Although this was not a particularly long walk it was presented a bit of variety in terms of vegetation, topography and ground conditions, which we were warned about by a fellow walker descending with his boots covered in mud. We had intended to complete this walk last year, but time was somewhat challenging. So, this year we made sure that we had plenty of time.
The start of the walk is at the end of a short 700m gravel road that is accessed from the Gordon River Road at Tyenna in the Mount Field National Park. After leaving the car in a small car park that will hold about four cars, the start of the walk is a very pleasant flat track alongside the Tyenna River that features many mini natural weirs. The sound of the water running over them left us in no doubt that we were next to the river.
About half way along this leg, the trees opened up to a clearing that was covered in colourful foxgloves, for us quite surprising to see these growing in the wild. (We later learned that they are considered to be an out-of-control invasive weed in Tasmania, but they did look great and attracted the largest bumble bees we have seen in a long time). Behind us the view included the tree covered mountains and ominous looking rain clouds.
The track then took a left-hand turn and started to climb through another clearing covered in foxgloves. The track here is defined by a series of yellow capped star pickets that led to the start of the wet forest (and the muddy parts of the track).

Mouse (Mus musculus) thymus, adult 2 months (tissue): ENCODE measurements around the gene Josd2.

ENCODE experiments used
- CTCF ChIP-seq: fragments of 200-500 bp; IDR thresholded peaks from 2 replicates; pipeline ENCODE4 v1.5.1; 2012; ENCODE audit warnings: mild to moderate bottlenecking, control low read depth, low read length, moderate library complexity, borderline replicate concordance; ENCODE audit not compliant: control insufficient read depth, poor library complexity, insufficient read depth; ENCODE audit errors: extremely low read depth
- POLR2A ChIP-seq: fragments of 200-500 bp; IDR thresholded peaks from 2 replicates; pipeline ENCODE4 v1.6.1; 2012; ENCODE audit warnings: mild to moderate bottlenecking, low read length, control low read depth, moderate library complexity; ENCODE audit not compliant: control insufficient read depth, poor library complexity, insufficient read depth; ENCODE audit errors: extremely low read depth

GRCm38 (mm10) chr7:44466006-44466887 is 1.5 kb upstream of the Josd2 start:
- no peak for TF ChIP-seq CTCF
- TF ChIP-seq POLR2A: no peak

The track comprised, short board walks, planks, short steep rocky inclines, fallen trees and tree root trip hazards, so we were thankful that we had brought our walking poles. We eventually heard the thundering noise of the waterfall and the start of a steep 30m descent to its base. There was a warning at the start of the walk about the dangerous nature of the fallen trees at the base. It was certainly quite challenging to find a good, safe spot to take photos from. In the end I had to straddle my tripod across a very hefty tree trunk to get the shot of the Falls.
This walk is a short six kilometres that took us around two hours (including about 20 minutes at the falls. Fortunately, we didn’t have to don our rain jackets until we reached the foxglove clearing on our return. However, we were more than compensated by a local Echidna rummaging around, totally oblivious to our presence.
It is an easy walk, but good footwear is a must and poles recommended – not like the couple we met on our return with trainers on their feet and baby in a backpack.
Watch out for the next post about our Fluted Cape Walk …..